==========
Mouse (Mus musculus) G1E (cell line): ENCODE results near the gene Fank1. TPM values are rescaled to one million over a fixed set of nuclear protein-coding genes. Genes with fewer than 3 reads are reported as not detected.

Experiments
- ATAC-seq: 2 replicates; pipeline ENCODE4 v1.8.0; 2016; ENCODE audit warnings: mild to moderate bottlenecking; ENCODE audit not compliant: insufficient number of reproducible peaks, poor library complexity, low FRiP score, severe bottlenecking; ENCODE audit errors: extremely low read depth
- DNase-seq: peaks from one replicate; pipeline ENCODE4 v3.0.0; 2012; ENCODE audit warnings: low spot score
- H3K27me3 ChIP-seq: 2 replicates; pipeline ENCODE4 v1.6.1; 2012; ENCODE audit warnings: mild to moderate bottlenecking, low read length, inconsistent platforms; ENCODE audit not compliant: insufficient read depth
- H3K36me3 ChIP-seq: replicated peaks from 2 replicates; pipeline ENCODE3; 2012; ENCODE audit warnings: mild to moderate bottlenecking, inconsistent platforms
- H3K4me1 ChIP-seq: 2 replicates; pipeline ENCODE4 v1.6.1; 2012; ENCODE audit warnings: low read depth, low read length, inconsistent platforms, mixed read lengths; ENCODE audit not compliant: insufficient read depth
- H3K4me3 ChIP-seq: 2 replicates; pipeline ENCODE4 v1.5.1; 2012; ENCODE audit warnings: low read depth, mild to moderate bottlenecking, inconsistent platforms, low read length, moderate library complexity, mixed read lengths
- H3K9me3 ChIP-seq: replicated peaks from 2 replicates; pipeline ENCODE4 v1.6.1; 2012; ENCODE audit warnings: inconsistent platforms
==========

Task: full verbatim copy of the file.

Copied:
Mouse (Mus musculus) G1E (cell line): ENCODE results near the gene Fank1. TPM values are rescaled to one million over a fixed set of nuclear protein-coding genes. Genes with fewer than 3 reads are reported as not detected.

Experiments
- ATAC-seq: 2 replicates; pipeline ENCODE4 v1.8.0; 2016; ENCODE audit warnings: mild to moderate bottlenecking; ENCODE audit not compliant: insufficient number of reproducible peaks, poor library complexity, low FRiP score, severe bottlenecking; ENCODE audit errors: extremely low read depth
- DNase-seq: peaks from one replicate; pipeline ENCODE4 v3.0.0; 2012; ENCODE audit warnings: low spot score
- H3K27me3 ChIP-seq: 2 replicates; pipeline ENCODE4 v1.6.1; 2012; ENCODE audit warnings: mild to moderate bottlenecking, low read length, inconsistent platforms; ENCODE audit not compliant: insufficient read depth
- H3K36me3 ChIP-seq: replicated peaks from 2 replicates; pipeline ENCODE3; 2012; ENCODE audit warnings: mild to moderate bottlenecking, inconsistent platforms
- H3K4me1 ChIP-seq: 2 replicates; pipeline ENCODE4 v1.6.1; 2012; ENCODE audit warnings: low read depth, low read length, inconsistent platforms, mixed read lengths; ENCODE audit not compliant: insufficient read depth
- H3K4me3 ChIP-seq: 2 replicates; pipeline ENCODE4 v1.5.1; 2012; ENCODE audit warnings: low read depth, mild to moderate bottlenecking, inconsistent platforms, low read length, moderate library complexity, mixed read lengths
- H3K9me3 ChIP-seq: replicated peaks from 2 replicates; pipeline ENCODE4 v1.6.1; 2012; ENCODE audit warnings: inconsistent platforms